Thieves targeting airbags in Montgomery County

Photo: Kevin Lewis

BETHESDA, Md. (WJLA) - For years, police have investigated thieves breaking into cars for smart phones, laptops, GPS devices and wallets, but what about airbags? A Bethesda man recently fell victim airbag burglars and the repair won't be cheap.

Around 6:15 a.m. Friday, Nick Irons walked to his 2011 Nissan Maxima parked along the 10100 block of Baldwin Court near the Davis Library in Bethesda. Irons, who'd celebrated the holidays by spending the night at his parents townhome, was stunned to see the rear passenger window of his car shattered.

More perplexing, the thieves didn't take his wallet or cash, but instead annihilated his steering wheel.

"My steering wheel didn't have the centerpiece on it anymore and the wires were hanging out. It was ugly. I thought, 'you have to be kidding me.'" Irons said.

The fitness buff, who runs a Bethesda personal training studio, filed a police report online, called his auto insurance provider and then dropped-off his neatly dissected four-door sedan at Chevy Chase Automotive. The total repair cost was $3,000.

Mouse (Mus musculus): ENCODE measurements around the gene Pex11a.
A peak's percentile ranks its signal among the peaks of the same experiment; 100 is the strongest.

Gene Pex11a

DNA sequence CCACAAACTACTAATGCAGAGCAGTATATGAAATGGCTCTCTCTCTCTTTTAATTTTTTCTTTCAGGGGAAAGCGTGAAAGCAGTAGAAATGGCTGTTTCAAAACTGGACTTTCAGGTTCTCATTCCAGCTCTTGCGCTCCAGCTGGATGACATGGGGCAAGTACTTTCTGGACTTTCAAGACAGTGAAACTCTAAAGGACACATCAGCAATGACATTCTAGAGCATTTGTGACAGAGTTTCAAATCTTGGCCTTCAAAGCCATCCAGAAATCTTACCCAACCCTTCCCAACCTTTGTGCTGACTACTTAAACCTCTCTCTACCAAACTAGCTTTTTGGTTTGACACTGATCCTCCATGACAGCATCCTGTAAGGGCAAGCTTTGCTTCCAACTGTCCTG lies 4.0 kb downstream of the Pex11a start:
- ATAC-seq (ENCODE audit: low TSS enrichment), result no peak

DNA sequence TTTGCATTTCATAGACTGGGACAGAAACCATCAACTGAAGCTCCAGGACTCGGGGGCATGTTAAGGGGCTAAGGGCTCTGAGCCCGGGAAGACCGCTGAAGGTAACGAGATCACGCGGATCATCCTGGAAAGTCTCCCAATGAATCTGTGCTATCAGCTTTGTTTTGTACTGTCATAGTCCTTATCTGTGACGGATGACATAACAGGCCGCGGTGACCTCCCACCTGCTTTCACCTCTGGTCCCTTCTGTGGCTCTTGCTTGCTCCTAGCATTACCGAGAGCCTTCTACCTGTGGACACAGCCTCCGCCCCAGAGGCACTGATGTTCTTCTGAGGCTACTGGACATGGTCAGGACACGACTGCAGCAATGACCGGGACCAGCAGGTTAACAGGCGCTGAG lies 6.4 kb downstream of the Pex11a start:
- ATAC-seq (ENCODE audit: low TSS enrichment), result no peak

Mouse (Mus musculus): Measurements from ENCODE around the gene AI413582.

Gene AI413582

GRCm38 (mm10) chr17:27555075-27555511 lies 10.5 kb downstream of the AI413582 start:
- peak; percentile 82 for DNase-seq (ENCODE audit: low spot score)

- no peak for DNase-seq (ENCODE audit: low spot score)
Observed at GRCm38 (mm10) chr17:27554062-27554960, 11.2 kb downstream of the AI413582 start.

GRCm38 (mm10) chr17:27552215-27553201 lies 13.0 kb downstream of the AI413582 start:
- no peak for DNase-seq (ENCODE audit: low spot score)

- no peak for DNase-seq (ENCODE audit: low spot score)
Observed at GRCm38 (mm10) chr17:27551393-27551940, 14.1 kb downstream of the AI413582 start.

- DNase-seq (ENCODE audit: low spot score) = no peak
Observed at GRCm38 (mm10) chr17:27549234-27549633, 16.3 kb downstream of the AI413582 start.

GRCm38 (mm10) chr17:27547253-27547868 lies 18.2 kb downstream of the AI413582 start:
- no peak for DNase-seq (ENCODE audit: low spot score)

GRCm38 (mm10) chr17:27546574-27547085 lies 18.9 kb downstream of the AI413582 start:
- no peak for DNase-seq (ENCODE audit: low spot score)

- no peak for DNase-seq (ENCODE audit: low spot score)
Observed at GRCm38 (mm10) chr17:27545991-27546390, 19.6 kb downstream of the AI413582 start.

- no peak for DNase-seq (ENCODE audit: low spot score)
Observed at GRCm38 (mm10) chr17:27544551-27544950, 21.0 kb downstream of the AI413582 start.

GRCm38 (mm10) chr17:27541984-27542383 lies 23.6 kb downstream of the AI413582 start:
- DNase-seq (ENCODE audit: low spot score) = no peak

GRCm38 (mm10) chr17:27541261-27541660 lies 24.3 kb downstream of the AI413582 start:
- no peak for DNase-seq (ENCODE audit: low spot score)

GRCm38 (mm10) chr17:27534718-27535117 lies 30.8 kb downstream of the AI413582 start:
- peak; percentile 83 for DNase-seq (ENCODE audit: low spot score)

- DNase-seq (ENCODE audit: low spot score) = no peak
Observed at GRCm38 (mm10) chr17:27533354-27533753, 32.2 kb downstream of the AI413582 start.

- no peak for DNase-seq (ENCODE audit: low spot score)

"These cases come in spurts. I might see as many as 15 airbags stolen per year," auto collision estimator Stan Dovell said. "Usually thieves target a certain make and model, and go after only those."

In fact, while on the phone with USAA insurance, a call center representative told Irons another Bethesda customer had reported a strikingly similar claim only minutes before. That customer reportedly lived on Kingswood Road, less than a mile from Irons' parent's house.

"My first thought was, 'What the hell, why would someone want to take all of these airbags? Now I know why," Irons stated.

A simple eBay search lists Nissan Maxima airbags, similar to Irons', selling for $499 a pop. According to AAA, many Honda and Acura models are also hot targets.

The National Insurance Crime Bureau estimates 60,000 airbags are ripped out of cars annually in the United States, costing insurance companies about $50 million a year. Thieves often sell the stolen airbags to dishonest collision repair shops who then market the safety product as new.

"It's not something I'd buy online, but I guess there's a market for it. It's just so bizarre. Who knew there'd be a ring out there of people trying to get airbags," Irons said.

How can you prevent airbag thefts? Police recommend parking in well-lit locations, not leaving valuables in plain sight, and most importantly, purchasing a steering wheel locking device, like "the club", to keep your primary airbag secure.